First, the purpose of the migration should be clearly set up. A Project Manager needs to understand the Stakeholders’ requirements around the future usage of that data. That could have crucial impact on the Organization if the migrated data will be used for the reporting to the Authorities.
When implementing a Revenue Management system to manage contracts, prices, incentives and government reporting functions, the system can only support those processes if the underlying data exists. Government pricing relies on upstream contract and transaction data. Transactional data relies on upstream contract, pricing, and master data. Contract data relies on upstream master data (customer, products, membership). In addition to aligning on what data needs to come in, evaluating the valid time periods for each is also critical because of the downstream dependencies, as well as statutory reporting requirements and time periods that must be available for reporting and audit purposes. Based on that it’s clear: Migration is not just about having the data. That’s the starting point. It’s critical due:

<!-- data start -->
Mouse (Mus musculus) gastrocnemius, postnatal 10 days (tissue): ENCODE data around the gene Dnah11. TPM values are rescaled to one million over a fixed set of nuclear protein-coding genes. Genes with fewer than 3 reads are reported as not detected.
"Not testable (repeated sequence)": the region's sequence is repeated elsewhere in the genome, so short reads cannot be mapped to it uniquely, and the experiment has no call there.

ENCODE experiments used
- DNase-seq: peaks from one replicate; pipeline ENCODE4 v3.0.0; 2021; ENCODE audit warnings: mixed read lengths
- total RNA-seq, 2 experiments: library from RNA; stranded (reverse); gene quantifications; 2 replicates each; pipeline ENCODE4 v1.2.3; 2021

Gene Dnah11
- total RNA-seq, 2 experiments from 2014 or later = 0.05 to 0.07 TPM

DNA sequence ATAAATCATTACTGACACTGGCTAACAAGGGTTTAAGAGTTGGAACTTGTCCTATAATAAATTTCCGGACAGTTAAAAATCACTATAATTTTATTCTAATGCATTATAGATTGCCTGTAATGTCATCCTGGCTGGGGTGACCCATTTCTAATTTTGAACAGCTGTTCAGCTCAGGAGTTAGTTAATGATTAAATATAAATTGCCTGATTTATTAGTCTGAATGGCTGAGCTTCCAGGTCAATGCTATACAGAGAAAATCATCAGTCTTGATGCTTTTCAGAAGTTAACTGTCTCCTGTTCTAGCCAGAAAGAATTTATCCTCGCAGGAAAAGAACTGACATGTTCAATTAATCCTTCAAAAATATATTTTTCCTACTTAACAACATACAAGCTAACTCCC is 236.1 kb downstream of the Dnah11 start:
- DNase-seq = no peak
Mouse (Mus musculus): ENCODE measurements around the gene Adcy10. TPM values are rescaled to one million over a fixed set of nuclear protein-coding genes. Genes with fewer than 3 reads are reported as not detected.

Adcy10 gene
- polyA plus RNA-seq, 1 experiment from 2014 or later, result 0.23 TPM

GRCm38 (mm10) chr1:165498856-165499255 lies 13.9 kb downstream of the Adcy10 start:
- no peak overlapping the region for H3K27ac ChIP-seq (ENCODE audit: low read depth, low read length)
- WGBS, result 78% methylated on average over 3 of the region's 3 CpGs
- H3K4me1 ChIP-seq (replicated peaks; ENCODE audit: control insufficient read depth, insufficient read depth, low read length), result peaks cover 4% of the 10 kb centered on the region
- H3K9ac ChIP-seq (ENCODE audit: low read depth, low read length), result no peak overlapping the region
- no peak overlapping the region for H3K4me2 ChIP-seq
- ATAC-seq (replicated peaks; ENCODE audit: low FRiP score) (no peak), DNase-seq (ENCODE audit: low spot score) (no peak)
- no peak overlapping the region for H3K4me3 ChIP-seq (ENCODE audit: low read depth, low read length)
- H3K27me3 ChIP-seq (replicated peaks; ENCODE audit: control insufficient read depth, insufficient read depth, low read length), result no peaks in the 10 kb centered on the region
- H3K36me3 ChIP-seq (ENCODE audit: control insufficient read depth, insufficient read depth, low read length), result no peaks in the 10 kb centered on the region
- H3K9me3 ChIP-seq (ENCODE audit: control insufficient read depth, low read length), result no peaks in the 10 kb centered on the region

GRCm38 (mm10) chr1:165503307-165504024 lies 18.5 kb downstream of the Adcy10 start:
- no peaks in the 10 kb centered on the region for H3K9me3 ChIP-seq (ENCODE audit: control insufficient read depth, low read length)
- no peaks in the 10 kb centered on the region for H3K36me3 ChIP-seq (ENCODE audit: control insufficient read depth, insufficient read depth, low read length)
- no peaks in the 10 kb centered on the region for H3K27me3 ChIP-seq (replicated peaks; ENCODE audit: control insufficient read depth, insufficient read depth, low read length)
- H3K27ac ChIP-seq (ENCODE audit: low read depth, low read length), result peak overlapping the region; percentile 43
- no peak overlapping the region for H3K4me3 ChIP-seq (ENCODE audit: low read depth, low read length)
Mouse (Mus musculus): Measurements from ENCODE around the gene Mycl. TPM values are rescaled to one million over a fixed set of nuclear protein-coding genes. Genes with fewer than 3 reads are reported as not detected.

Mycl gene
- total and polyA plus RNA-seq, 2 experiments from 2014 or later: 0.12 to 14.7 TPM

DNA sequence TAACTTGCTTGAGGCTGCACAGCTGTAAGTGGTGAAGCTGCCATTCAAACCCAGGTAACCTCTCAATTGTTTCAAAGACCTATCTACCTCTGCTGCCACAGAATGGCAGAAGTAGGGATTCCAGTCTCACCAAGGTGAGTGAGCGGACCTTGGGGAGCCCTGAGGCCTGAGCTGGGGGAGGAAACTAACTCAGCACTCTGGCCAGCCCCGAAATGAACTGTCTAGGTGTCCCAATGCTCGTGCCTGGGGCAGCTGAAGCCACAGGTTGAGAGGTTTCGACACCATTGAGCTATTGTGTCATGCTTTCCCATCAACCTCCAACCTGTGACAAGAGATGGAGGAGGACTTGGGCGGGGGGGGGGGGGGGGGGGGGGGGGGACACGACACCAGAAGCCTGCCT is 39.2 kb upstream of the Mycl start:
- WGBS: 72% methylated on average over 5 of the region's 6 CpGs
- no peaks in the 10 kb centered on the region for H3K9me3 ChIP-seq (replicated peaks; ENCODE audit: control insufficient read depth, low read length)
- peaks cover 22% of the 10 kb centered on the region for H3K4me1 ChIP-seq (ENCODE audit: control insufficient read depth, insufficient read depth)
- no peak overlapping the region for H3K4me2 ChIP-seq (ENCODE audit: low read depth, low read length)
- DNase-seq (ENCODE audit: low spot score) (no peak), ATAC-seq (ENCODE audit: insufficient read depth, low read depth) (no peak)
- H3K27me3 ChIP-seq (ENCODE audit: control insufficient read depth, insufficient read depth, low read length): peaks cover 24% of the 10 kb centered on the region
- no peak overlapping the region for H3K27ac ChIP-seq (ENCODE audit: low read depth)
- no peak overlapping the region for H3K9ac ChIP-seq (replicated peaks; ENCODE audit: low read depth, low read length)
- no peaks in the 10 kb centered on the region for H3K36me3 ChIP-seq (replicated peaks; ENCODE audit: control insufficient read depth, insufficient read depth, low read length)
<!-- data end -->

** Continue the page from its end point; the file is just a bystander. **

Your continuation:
- Legal requirements (Government pricing)
- Correct orders’ processing (price counting)
- Cycle billing (first prices)
- Rebate/incentives/admin fees calculations
- Compliance tracking